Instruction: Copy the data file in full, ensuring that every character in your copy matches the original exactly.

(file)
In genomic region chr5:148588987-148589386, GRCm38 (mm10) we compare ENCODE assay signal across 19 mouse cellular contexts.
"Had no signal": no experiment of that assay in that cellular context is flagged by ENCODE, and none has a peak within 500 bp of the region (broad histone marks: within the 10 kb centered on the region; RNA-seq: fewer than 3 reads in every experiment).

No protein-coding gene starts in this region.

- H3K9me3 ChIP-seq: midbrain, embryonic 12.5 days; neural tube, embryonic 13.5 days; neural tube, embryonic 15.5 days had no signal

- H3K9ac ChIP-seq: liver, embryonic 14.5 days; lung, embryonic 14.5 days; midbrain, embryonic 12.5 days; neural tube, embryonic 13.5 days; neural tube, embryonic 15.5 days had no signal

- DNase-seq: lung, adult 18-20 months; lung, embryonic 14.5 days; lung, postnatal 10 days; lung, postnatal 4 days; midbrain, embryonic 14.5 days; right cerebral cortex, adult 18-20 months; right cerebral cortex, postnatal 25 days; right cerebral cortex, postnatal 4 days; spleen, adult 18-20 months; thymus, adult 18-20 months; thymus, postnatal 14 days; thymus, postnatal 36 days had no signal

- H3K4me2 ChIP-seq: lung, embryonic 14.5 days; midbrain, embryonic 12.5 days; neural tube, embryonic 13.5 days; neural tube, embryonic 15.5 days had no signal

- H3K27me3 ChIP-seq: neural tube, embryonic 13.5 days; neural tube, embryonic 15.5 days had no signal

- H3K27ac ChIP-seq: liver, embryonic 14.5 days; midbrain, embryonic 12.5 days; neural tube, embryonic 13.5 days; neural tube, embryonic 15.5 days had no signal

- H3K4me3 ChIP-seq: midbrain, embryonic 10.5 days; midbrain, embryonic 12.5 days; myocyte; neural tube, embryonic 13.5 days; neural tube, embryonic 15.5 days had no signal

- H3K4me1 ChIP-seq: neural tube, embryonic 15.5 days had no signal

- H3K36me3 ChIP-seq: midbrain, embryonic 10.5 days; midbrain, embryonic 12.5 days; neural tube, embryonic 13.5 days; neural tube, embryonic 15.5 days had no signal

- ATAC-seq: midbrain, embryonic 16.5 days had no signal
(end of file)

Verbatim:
In genomic region chr5:148588987-148589386, GRCm38 (mm10) we compare ENCODE assay signal across 19 mouse cellular contexts.
"Had no signal": no experiment of that assay in that cellular context is flagged by ENCODE, and none has a peak within 500 bp of the region (broad histone marks: within the 10 kb centered on the region; RNA-seq: fewer than 3 reads in every experiment).

No protein-coding gene starts in this region.

- H3K9me3 ChIP-seq: midbrain, embryonic 12.5 days; neural tube, embryonic 13.5 days; neural tube, embryonic 15.5 days had no signal

- H3K9ac ChIP-seq: liver, embryonic 14.5 days; lung, embryonic 14.5 days; midbrain, embryonic 12.5 days; neural tube, embryonic 13.5 days; neural tube, embryonic 15.5 days had no signal

- DNase-seq: lung, adult 18-20 months; lung, embryonic 14.5 days; lung, postnatal 10 days; lung, postnatal 4 days; midbrain, embryonic 14.5 days; right cerebral cortex, adult 18-20 months; right cerebral cortex, postnatal 25 days; right cerebral cortex, postnatal 4 days; spleen, adult 18-20 months; thymus, adult 18-20 months; thymus, postnatal 14 days; thymus, postnatal 36 days had no signal

- H3K4me2 ChIP-seq: lung, embryonic 14.5 days; midbrain, embryonic 12.5 days; neural tube, embryonic 13.5 days; neural tube, embryonic 15.5 days had no signal

- H3K27me3 ChIP-seq: neural tube, embryonic 13.5 days; neural tube, embryonic 15.5 days had no signal

- H3K27ac ChIP-seq: liver, embryonic 14.5 days; midbrain, embryonic 12.5 days; neural tube, embryonic 13.5 days; neural tube, embryonic 15.5 days had no signal

- H3K4me3 ChIP-seq: midbrain, embryonic 10.5 days; midbrain, embryonic 12.5 days; myocyte; neural tube, embryonic 13.5 days; neural tube, embryonic 15.5 days had no signal

- H3K4me1 ChIP-seq: neural tube, embryonic 15.5 days had no signal

- H3K36me3 ChIP-seq: midbrain, embryonic 10.5 days; midbrain, embryonic 12.5 days; neural tube, embryonic 13.5 days; neural tube, embryonic 15.5 days had no signal

- ATAC-seq: midbrain, embryonic 16.5 days had no signal